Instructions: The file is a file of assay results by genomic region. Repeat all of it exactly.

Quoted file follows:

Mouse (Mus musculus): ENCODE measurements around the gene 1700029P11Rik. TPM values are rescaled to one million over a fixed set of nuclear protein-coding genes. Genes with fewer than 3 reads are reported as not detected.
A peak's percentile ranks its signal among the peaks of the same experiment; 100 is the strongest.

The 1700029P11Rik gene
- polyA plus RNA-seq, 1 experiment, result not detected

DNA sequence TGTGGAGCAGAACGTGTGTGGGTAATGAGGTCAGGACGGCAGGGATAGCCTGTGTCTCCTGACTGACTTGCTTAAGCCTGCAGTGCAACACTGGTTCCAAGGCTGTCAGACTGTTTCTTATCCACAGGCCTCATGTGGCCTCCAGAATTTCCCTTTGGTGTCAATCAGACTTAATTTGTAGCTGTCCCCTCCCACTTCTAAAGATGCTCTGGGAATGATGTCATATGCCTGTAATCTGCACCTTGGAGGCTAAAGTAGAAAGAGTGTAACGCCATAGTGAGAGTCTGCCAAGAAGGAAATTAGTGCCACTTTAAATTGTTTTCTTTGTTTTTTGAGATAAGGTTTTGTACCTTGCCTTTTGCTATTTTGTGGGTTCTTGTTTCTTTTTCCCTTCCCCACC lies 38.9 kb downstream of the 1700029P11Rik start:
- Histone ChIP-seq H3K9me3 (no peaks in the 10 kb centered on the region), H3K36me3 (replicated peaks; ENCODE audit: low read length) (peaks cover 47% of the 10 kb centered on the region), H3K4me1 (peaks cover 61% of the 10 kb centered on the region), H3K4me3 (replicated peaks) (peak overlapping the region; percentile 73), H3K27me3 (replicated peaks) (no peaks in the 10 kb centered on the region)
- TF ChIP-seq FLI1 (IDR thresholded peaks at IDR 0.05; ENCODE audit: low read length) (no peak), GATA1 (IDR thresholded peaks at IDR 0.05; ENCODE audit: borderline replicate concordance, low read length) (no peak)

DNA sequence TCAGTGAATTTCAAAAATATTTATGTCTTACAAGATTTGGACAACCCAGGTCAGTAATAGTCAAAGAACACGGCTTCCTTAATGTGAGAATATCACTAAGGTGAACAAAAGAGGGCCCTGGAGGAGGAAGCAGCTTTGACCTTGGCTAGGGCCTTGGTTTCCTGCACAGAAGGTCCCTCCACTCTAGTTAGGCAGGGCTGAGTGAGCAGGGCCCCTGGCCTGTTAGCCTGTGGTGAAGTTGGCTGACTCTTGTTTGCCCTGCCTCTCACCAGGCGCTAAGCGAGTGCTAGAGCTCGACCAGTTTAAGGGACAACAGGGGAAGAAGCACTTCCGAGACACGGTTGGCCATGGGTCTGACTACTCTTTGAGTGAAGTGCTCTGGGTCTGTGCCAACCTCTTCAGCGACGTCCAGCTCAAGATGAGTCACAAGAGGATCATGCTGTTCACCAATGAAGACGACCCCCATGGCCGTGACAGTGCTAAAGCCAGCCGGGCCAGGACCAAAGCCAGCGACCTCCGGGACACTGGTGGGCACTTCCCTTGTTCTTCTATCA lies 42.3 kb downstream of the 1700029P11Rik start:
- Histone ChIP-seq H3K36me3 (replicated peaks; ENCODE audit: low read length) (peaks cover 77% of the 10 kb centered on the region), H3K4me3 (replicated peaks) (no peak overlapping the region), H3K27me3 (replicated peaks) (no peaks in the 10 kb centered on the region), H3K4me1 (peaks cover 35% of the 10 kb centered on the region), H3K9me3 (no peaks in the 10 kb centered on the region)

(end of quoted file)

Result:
Mouse (Mus musculus): ENCODE measurements around the gene 1700029P11Rik. TPM values are rescaled to one million over a fixed set of nuclear protein-coding genes. Genes with fewer than 3 reads are reported as not detected.
A peak's percentile ranks its signal among the peaks of the same experiment; 100 is the strongest.

The 1700029P11Rik gene
- polyA plus RNA-seq, 1 experiment, result not detected

DNA sequence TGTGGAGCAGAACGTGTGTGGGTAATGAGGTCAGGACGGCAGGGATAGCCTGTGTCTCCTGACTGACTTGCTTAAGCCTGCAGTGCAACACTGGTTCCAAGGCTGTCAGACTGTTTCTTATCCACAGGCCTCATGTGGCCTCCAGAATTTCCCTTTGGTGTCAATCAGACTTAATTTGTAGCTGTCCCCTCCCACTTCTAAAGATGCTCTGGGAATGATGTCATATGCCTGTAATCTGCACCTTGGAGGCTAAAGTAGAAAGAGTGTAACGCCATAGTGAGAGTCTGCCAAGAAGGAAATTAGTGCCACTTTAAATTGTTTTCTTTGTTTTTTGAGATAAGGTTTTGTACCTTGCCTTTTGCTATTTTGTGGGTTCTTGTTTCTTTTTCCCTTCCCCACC lies 38.9 kb downstream of the 1700029P11Rik start:
- Histone ChIP-seq H3K9me3 (no peaks in the 10 kb centered on the region), H3K36me3 (replicated peaks; ENCODE audit: low read length) (peaks cover 47% of the 10 kb centered on the region), H3K4me1 (peaks cover 61% of the 10 kb centered on the region), H3K4me3 (replicated peaks) (peak overlapping the region; percentile 73), H3K27me3 (replicated peaks) (no peaks in the 10 kb centered on the region)
- TF ChIP-seq FLI1 (IDR thresholded peaks at IDR 0.05; ENCODE audit: low read length) (no peak), GATA1 (IDR thresholded peaks at IDR 0.05; ENCODE audit: borderline replicate concordance, low read length) (no peak)

DNA sequence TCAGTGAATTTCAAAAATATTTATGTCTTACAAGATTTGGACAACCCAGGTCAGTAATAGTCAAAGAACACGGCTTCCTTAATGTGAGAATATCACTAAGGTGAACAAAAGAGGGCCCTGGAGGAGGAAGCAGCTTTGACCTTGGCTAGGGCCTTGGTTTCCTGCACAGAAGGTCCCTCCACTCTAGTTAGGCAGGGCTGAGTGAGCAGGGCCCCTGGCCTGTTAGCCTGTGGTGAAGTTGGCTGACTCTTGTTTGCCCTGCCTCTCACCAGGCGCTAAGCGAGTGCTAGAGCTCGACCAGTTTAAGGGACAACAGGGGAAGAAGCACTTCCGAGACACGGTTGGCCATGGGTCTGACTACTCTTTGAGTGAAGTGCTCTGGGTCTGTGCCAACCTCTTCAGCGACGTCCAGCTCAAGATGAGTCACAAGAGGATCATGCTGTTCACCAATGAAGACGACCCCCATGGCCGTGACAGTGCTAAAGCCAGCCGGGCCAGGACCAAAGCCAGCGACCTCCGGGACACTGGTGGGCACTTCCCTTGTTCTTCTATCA lies 42.3 kb downstream of the 1700029P11Rik start:
- Histone ChIP-seq H3K36me3 (replicated peaks; ENCODE audit: low read length) (peaks cover 77% of the 10 kb centered on the region), H3K4me3 (replicated peaks) (no peak overlapping the region), H3K27me3 (replicated peaks) (no peaks in the 10 kb centered on the region), H3K4me1 (peaks cover 35% of the 10 kb centered on the region), H3K9me3 (no peaks in the 10 kb centered on the region)